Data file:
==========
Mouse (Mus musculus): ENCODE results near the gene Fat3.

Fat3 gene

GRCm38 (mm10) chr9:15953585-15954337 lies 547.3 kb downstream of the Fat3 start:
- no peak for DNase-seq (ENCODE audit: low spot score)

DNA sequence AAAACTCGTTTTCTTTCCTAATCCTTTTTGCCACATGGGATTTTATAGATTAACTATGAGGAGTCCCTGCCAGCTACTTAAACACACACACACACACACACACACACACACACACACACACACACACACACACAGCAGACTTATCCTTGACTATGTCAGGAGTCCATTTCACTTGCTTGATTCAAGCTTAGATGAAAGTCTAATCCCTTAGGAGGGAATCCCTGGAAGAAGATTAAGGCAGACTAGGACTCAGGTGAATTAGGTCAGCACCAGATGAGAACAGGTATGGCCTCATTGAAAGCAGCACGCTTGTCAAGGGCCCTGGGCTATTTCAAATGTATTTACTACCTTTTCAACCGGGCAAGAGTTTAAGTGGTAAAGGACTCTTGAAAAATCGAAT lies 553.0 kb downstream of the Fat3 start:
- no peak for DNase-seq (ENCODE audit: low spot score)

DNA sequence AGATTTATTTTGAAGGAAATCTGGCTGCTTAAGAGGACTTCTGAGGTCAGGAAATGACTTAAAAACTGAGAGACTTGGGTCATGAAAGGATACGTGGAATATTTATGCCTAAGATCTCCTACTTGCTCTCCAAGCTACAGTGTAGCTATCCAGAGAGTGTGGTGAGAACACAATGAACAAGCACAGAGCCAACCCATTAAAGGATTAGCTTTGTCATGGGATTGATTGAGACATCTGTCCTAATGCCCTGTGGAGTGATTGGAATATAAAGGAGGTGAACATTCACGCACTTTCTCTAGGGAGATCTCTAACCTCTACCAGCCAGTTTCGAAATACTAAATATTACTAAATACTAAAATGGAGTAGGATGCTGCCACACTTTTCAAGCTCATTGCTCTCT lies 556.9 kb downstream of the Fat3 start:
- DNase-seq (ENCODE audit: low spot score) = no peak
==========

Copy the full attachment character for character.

Mouse (Mus musculus): ENCODE results near the gene Fat3.

Fat3 gene

GRCm38 (mm10) chr9:15953585-15954337 lies 547.3 kb downstream of the Fat3 start:
- no peak for DNase-seq (ENCODE audit: low spot score)

DNA sequence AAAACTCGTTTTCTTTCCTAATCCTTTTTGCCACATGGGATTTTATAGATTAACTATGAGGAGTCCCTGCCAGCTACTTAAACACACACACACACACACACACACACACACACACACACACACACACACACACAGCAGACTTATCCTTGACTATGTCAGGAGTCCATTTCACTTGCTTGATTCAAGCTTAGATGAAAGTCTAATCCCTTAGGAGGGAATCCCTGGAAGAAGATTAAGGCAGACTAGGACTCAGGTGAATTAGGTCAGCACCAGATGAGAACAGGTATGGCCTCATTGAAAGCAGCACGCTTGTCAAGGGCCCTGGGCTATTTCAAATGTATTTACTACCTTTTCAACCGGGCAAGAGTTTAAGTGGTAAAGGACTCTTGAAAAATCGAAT lies 553.0 kb downstream of the Fat3 start:
- no peak for DNase-seq (ENCODE audit: low spot score)

DNA sequence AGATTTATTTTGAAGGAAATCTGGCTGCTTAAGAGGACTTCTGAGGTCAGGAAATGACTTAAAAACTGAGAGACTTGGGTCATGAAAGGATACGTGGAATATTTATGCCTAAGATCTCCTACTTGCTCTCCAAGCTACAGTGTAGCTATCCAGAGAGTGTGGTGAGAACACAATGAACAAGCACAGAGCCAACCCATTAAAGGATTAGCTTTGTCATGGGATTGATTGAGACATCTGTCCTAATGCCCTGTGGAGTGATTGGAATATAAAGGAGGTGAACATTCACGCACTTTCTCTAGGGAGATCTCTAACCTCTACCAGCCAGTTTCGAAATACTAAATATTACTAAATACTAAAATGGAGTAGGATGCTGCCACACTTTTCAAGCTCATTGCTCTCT lies 556.9 kb downstream of the Fat3 start:
- DNase-seq (ENCODE audit: low spot score) = no peak